A stabbing, two hammer attacks and a strangling have made it a horror week of domestic violence in NSW.
That was the sentence that commenced a horrific news report in Fairfax Media on Saturday.
Three women in their 30s had their lives brutally taken by their partners or former partners in a single state in a single week and the shocking thing is it didn’t make front page news or lead news bulletins.
A stabbing, two hammer attacks & a strangling in a single week in NSW. Three lives taken. Utterly abysmal. https://t.co/pR2RuFaFYe
— Georgina Dent (@georgiedent) October 1, 2017
A 34-year-old woman was left “unrecognisable” after allegedly being attacked with a hammer by her 51-year-old partner who has been charged with attempted murder.
A 35-year-old mother of two was allegedly suffocated and strangled by her former partner.
A 30-year-old woman was allegedly stabbed to death by her partner.
These three women, whose lives were cut far too short in the most abysmal of circumstances, take the domestic violence death toll to 38 women this year according to the Counting Dead Women Australia researchers of Destroy The Joint. Thirty eight.
It is unconscionable.
"She was really happy…but then he started changing": Sydney mother-of-five killed in third fatal DV case in 5 days https://t.co/YlZBSgKiB0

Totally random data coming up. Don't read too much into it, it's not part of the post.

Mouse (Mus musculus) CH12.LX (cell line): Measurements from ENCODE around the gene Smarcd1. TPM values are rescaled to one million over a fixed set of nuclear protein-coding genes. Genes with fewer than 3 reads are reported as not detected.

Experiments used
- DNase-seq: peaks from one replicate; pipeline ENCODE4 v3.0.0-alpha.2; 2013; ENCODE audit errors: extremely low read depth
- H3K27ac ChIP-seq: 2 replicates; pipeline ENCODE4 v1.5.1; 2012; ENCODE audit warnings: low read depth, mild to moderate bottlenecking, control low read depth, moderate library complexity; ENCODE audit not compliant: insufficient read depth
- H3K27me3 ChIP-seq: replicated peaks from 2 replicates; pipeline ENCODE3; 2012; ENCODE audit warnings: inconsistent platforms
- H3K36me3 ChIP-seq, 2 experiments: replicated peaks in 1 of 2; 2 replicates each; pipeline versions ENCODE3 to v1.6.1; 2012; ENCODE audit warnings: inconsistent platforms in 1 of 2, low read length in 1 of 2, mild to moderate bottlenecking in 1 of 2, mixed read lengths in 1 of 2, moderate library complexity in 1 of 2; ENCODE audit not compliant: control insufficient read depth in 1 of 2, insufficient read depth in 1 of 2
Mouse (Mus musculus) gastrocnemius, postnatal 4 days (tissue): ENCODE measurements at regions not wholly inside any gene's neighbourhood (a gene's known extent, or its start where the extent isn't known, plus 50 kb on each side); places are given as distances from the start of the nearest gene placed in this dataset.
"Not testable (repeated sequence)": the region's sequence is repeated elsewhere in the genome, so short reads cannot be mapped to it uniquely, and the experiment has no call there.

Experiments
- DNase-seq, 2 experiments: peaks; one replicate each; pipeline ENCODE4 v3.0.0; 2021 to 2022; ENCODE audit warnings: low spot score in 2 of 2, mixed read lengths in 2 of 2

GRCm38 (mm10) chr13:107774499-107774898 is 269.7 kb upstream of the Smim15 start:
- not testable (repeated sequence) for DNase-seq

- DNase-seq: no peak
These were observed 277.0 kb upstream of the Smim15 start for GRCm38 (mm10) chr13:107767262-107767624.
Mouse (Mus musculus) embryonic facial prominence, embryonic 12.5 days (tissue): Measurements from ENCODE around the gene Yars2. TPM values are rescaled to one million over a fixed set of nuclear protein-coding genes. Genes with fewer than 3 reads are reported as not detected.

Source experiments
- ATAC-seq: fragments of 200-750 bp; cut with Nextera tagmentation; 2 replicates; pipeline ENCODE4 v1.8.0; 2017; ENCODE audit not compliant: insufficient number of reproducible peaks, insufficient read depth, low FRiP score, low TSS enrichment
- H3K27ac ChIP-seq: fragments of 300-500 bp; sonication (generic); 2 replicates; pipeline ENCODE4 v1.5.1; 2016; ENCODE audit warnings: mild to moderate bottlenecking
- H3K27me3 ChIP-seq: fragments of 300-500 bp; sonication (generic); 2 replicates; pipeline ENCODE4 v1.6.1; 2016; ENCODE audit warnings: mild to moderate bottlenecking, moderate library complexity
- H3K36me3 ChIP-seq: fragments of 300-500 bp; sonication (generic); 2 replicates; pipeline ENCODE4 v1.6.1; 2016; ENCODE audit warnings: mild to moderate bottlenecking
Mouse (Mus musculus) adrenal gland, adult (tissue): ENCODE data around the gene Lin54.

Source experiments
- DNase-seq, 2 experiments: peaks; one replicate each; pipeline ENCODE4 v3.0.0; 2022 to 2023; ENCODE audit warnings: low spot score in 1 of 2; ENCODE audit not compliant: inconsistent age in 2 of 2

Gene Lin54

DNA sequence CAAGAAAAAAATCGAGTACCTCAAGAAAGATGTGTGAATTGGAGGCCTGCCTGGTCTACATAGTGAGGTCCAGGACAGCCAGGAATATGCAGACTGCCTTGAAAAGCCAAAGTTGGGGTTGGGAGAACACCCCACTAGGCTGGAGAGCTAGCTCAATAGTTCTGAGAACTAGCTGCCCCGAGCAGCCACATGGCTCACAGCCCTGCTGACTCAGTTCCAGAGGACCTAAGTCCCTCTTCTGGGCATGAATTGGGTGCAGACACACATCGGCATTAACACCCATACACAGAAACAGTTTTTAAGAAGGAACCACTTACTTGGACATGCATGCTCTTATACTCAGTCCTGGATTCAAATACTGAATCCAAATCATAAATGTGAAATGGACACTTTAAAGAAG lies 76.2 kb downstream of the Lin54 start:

— Ava Benny-Morrison (@avabmorrison) September 30, 2017
How many lives have been irrevocably affected by those 38 murders? How many children have lost a parent? How many parents have lost a child? How many men and women have lost a sibling? An aunt? An uncle? A cousin? A niece?
Thirty eight is just the beginning.
How many others will carry the psychological toll of those attacks forever? The emotional scars?
How many more women were attacked last week in NSW but not fatally? The answer is roughly 1250 according to data from the year 2014-15. Australian police deal with 5,000 domestic violence matters on average every week which is one every two minutes.
Among women aged between 18 to 44 years family violence poses a bigger health risk than smoking, drinking and obesity.
And yet three women dying in a single week doesn’t make the front page. If that is not a matter of national concern what is?
Domestic violence is condemned, yes, but it is not treated as the damn urgent crisis that it is. Until it is the horrors will continue.